Anthony Foxx, Robert Moses, and the Future of Mobility

May 19, 2017

“I just read the Power Broker,” former Transportation Secretary Anthony Foxx told a packed room in Washington. “And I want to be the 21st Century’s Robert Moses who can figure out how to untangle the web of things that connect us.”

The audience at The Atlantic’s event for Infrastructure Week rustled uncomfortably as Foxx smiled knowingly. “He did some good and bad things,” he conceded, peering across the crowd. Nevertheless, he said, Moses’ ability to untangle the complex web of relationships and connect people was a valuable model.

In the decades since Moses dominated the landscape of transportation in New York City, his controversial legacy has turned his name into a curse word amongst transportation and urban planners. (Ed. Note: Robert Moses opposed the creation of a U.S. Department of Transportation, saying that “No possible advantage to the public can be secured by attempting to consolidate Federal planning and supervision in [different modes] merely because they are both forms of transportation.” And ETW found Moses’ secret plan for covering America with toll roads in the Eisenhower Library – read it here.)

During his tenure, Foxx took a proactive approach to incorporating new transportation technologies into the US Department of Transportation’s (USDOT) long-range plan for mobility in this century. The former secretary is a product of his time – a visionary who saw the tremendous potential in the rapidly developing technologies supporting automated and connected vehicles, drones, and data-driven planning.

This culminated in Beyond Traffic 2045, Foxx’s tour de force and USDOT’s final report that presented a framework for eliminating the 42 hours that Americans lose every year to roadway congestion and the 35,000 lives lost to traffic-related incidents annually.

It was therefore fitting that Foxx made his bold proclamation at an event titled Mapping the Future of Mobility, which was hosted by The Atlantic and underwritten by the tech behemoth Uber. His speech was the capstone of a morning of presentations discussing the changing roles of local, state, and federal government entities as the private sector continues to redefine mobility as a service rather than a product that is bought and sold.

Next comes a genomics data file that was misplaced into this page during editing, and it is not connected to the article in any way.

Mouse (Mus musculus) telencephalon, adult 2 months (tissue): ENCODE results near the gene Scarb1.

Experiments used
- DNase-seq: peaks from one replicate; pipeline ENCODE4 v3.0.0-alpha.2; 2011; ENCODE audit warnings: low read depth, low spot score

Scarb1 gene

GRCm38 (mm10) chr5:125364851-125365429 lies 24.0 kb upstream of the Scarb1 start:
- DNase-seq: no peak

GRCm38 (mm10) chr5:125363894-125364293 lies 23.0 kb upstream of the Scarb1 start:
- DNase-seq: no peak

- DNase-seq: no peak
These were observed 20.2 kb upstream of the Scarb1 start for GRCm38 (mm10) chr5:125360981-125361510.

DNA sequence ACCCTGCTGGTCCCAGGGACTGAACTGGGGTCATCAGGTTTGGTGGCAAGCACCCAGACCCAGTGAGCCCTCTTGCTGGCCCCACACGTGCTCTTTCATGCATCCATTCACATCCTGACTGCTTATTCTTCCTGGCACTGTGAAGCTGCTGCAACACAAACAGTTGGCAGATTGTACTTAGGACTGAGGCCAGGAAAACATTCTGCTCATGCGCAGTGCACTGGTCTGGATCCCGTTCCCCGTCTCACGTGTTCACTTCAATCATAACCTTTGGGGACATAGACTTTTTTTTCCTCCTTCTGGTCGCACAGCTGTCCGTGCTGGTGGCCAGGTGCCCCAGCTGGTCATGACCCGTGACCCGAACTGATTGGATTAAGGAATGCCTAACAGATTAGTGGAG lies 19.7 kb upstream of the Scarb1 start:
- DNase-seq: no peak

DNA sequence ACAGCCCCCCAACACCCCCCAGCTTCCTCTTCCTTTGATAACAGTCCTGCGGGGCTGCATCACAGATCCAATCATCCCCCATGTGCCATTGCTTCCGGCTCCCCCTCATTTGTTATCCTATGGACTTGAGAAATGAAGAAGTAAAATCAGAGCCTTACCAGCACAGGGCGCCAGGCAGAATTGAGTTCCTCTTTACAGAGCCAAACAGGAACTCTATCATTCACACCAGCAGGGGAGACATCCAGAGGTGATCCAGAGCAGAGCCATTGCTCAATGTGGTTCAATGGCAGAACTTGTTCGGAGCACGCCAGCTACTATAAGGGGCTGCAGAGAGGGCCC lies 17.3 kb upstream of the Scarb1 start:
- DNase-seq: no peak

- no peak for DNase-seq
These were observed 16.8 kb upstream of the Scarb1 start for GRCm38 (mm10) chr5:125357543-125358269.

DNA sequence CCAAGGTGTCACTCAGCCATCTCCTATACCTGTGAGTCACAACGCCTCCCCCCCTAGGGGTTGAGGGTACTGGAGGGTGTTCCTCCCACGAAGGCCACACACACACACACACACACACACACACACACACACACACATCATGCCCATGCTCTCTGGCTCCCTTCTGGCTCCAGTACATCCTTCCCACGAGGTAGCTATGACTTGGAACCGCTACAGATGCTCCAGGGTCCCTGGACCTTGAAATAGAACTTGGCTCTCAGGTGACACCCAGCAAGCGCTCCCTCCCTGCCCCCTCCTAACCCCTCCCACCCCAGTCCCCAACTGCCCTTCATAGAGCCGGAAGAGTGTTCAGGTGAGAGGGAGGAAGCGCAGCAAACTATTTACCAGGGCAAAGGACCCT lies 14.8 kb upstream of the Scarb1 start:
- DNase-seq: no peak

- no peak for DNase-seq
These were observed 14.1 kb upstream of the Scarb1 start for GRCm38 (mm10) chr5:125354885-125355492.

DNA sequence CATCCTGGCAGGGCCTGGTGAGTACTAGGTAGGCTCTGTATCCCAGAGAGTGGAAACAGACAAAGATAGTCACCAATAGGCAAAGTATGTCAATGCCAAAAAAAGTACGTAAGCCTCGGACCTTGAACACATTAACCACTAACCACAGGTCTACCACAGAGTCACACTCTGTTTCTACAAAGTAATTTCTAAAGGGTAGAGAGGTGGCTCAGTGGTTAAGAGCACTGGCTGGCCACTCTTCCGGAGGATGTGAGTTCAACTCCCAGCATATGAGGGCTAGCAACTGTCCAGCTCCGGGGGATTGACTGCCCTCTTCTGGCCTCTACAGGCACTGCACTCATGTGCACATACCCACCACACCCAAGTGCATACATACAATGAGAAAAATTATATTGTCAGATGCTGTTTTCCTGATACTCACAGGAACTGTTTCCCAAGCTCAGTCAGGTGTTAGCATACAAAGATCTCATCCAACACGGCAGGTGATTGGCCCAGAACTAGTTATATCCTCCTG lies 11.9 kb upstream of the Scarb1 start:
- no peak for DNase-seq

Earlier that morning, Linda Bailey, Executive Director of the National Association of City Transportation Officials, discussed how transportation network companies (TNCs) like Lyft and Uber have helped to lower the cost of mobility – providing urban consumers with a price point that lands between the costs of taxis and public transit.

“If you told us when we started several years ago we’d be discussing infrastructure today, we might not believe it,” said Andrew Salzberg, Global Mobility Lead for Uber.

The benefits of TNCs extend well beyond cost, said Salzberg. He noted that cars are left idle 97 percent of the time and, moreover, a significant part of the build environment is dedicated to parking. He noted that, while the precise number is unknown, estimates suggest there are somewhere between 500 million to 2 billion parking spaces for the 260 million registered vehicles in the U.S. This amounts to $10 trillion spent on parking infrastructure nationally – an amount that could be significantly reduced if Americans embrace ridesharing, adopt autonomous vehicles, and seek out other forms of transportation beyond driving and parking cars alone.

Salzberg argued that a marginal increase in average vehicle occupancy from the current 1.08 people per car to 1.2 people per car would yield $9 billion in savings while reducing congestion and greenhouse gas emissions.


But innovation for the sake of innovation is not enough, indicated Gabe Klein, Co-Founder of CityFi. “We get so focused on technology that we forget about people,” he said. Klein said that a better approach is to examine both the benefits and negative effects of new technologies on people when solving problems, citing a recent CNN Money article that discussed how electric and connected bikes “will eat cars” if consumers opt for them.

“Technology and transportation should serve the city, and not the other way around,” said Seleta Reynolds, General Manager of the Los Angeles Department of Transportation. Yet she argued that the relationship “seems to be going the other way” as cities eagerly open their doors to tech firms with their own plans for developing new technologies and services.

Instead, Reynolds suggested that cities should look to harness innovation to benefit their entire populations. “Transportation has a tremendous amount to do with equity” by providing access to jobs, opportunities to participate in the gig economy, and allowing people to travel more easily.

Foxx echoed these concerns in his keynote speech, insisting that transportation should be thought of as the “connective tissue” for a country as large and diverse as the United States. The U.S. must move beyond traditional approaches to transportation funding and projects, Foxx said, suggesting that all levels of government should be prepared to adapt to diminishing public investments and new technologies.

“Putting a road in some place isn’t going to create a job necessarily beyond the job to build the road,” Foxx cautioned. Instead, roads should be built with the certainty that they will provide people with the opportunity to access jobs, visit with their families and friends, and enjoy the ability to travel across their own country.

Foxx concluded that he is still undecided on the next step in his career and is actively looking for a new job where he could have the largest positive impact.

“I think Robert Moses would turn over in his grave if he knew I wanted to be the new Robert Moses,” Foxx laughed.


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